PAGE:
Author: Laura D'Alessandri
Judgment date: 4 September 2019
Citation: Lee v Lee; Hsu v RACQ Insurance Limited; Lee v RACQ Insurance Limited  HCA 28 (4 September 2019)
Jurisdiction: High Court of Australia
The plaintiff claimed his father had been driving.
The Police came to the scene and the father said he was the driver. At some later stage however, first responders gained the impression the father was being evasive as to who the driver was. Investigation revealed that the plaintiff's blood was on the driver's steering wheel and airbag.
The driver of the oncoming vehicle gave evidence that within 30 and 90 seconds of the collision there was no-one in the driver's seat of the Toyota. In an earlier statement, he said that there were three younger male children in the back seat and from what he saw he believed that the father must have been driving at the time of the collision.
RACQ contended however that the plaintiff was the driver. It relied on the presence of the plaintiff's blood on the driver's airbag in support of that defence.
However, the blood evidence, in McMurdo JA's analysis, substantially weakened the plaintiff's case. Nonetheless, the Court of Appeal characterised the case as "very closely balanced".
At this juncture, McMurdo JA stated that the Court of Appeal's task was to re-hear the case "but not without regard to the decision of the trial judge". His Honour concluded that it had not been shown that the trial judge had misused his advantage in seeing and hearing the appellant and his mother give evidence, nor was the trial judge's decision "glaringly improbable" or "contrary to compelling inferences". The appeal was dismissed.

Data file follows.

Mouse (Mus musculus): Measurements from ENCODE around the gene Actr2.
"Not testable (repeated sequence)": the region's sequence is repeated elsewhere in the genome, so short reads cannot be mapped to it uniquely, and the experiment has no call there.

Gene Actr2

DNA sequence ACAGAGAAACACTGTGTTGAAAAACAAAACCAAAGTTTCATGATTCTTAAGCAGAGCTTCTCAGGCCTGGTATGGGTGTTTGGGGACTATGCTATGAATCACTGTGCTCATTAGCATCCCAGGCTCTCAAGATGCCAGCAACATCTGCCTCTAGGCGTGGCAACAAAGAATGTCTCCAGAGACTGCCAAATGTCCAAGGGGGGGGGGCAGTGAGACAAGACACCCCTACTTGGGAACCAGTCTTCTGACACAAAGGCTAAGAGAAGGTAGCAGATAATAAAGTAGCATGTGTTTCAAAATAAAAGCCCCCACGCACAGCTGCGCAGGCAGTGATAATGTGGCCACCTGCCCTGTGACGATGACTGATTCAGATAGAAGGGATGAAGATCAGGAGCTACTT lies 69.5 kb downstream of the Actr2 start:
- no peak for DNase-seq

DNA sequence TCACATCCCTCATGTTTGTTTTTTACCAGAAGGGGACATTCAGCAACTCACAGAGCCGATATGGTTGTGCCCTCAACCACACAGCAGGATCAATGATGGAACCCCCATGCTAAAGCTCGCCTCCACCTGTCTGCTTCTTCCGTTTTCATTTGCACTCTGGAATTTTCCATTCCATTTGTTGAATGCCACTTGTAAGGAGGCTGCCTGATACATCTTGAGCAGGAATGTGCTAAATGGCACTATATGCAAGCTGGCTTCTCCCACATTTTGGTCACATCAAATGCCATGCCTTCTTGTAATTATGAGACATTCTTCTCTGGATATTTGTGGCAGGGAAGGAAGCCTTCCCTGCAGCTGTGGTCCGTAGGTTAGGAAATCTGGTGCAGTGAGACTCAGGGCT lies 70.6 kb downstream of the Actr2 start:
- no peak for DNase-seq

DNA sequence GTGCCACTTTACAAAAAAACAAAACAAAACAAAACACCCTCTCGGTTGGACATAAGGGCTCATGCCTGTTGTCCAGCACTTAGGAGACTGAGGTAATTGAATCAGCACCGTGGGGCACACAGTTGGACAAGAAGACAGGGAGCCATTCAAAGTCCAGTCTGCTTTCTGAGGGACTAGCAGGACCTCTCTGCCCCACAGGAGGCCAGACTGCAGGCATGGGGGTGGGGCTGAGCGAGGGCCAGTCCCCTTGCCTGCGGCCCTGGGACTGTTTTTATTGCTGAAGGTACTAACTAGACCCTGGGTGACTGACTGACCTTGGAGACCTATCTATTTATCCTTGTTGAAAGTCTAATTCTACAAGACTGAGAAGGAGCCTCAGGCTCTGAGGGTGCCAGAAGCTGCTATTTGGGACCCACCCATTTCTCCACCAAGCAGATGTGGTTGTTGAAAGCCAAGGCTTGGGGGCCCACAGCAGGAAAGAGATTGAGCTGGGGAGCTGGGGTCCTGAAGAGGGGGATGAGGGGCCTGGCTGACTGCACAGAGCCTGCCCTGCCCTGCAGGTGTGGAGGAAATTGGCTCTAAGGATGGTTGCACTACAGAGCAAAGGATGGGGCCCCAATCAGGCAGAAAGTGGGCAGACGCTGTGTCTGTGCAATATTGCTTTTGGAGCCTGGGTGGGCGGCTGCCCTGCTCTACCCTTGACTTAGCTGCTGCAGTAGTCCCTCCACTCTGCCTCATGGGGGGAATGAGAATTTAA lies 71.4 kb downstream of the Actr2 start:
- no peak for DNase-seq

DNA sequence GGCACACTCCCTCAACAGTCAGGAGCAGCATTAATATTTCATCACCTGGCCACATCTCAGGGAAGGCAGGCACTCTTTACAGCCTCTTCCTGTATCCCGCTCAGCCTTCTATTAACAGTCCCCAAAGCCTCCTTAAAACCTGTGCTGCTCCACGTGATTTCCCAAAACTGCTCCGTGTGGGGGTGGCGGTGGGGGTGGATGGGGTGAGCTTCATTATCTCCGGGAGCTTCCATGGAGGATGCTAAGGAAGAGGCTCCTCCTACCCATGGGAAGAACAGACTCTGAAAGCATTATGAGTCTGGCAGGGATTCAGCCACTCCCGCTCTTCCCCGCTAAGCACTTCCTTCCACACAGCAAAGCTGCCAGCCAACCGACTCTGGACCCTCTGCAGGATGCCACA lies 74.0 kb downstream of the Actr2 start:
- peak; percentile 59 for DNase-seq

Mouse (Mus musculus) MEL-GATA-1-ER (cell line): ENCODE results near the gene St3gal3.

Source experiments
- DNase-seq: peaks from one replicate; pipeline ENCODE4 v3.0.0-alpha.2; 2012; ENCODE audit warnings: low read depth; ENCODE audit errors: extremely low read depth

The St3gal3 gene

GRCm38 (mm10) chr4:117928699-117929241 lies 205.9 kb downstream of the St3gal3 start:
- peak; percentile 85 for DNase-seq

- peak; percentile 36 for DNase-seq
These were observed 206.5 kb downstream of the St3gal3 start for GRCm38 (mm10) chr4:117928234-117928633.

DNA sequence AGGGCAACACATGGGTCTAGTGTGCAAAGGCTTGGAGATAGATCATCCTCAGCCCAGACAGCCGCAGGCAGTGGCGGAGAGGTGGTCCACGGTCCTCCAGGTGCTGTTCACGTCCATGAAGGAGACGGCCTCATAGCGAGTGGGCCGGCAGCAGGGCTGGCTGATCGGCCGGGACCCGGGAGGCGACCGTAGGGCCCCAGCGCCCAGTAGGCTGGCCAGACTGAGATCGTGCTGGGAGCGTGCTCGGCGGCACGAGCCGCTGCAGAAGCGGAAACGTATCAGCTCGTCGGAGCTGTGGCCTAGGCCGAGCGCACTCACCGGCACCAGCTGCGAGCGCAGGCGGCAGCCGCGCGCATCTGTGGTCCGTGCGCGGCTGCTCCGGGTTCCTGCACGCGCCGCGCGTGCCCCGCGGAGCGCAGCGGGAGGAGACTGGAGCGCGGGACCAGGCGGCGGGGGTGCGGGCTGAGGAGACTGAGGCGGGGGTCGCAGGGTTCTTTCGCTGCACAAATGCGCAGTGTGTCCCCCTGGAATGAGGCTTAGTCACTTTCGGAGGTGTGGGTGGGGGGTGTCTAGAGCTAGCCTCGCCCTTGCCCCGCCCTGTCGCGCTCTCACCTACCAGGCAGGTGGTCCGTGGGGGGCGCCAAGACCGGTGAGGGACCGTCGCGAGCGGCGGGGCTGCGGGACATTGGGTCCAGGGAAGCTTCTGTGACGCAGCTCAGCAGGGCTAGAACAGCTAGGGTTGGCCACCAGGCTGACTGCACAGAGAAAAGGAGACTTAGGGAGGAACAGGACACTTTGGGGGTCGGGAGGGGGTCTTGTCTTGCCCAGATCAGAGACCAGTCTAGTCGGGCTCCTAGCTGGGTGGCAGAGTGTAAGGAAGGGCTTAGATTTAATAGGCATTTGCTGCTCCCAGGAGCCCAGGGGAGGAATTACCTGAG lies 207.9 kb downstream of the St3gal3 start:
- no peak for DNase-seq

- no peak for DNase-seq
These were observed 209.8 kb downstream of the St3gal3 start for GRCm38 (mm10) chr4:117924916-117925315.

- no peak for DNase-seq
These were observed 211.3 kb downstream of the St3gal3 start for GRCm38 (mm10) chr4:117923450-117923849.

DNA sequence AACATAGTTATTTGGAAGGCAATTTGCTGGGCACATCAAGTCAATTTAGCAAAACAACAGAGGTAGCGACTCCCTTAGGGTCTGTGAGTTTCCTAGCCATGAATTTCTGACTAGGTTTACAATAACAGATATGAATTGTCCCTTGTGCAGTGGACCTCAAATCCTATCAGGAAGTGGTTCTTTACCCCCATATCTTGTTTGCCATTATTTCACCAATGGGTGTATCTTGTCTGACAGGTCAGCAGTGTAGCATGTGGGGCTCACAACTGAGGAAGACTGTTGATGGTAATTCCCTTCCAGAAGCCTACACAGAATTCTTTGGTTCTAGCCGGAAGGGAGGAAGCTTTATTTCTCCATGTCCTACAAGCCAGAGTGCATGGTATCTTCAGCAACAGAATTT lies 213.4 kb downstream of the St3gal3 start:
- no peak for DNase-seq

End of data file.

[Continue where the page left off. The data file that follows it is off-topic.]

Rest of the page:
The plaintiff appealed to the High Court on two grounds:
Bell, Gageler, Nettle and Edelman JJ held that the Court of Appeal was bound to conduct a "real review" of the evidence given at first instance and of the judge's reasons for judgment to determine whether the trial judge had erred in fact or law.
Appellate restraint with respect to interference with a trial judge's findings unless they are "glaringly improbable" or "contrary to compelling inferences" goes only as far as factual findings which are likely to have been affected by impressions about the credibility and reliability of witnesses.
Thereafter, however, the court of appeal is in as good a position as the trial judge to decide on the proper inference to be drawn from facts which are undisputed.
Here, the trial judge's findings of primary fact were not disturbed. However, in material respects, the Court of Appeal found that the inferences the trial judge drew from those findings were wrong. Notably, the trial judge's finding that the driver was not wearing a seatbelt not only was contrary to each party's case but, if correct, on the Court of Appeal's analysis, would lead to the conclusion that there was no real prospect that the plaintiff was the driver.
The Plaintiff's appeal was allowed.